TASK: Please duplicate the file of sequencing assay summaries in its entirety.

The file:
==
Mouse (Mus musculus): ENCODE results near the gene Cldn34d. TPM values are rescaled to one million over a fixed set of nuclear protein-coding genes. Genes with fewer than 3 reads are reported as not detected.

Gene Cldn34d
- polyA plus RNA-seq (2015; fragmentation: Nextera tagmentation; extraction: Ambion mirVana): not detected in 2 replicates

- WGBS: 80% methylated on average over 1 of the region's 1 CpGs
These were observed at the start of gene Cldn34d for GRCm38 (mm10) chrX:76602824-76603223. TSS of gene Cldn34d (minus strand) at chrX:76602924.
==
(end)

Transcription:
Mouse (Mus musculus): ENCODE results near the gene Cldn34d. TPM values are rescaled to one million over a fixed set of nuclear protein-coding genes. Genes with fewer than 3 reads are reported as not detected.

Gene Cldn34d
- polyA plus RNA-seq (2015; fragmentation: Nextera tagmentation; extraction: Ambion mirVana): not detected in 2 replicates

- WGBS: 80% methylated on average over 1 of the region's 1 CpGs
These were observed at the start of gene Cldn34d for GRCm38 (mm10) chrX:76602824-76603223. TSS of gene Cldn34d (minus strand) at chrX:76602924.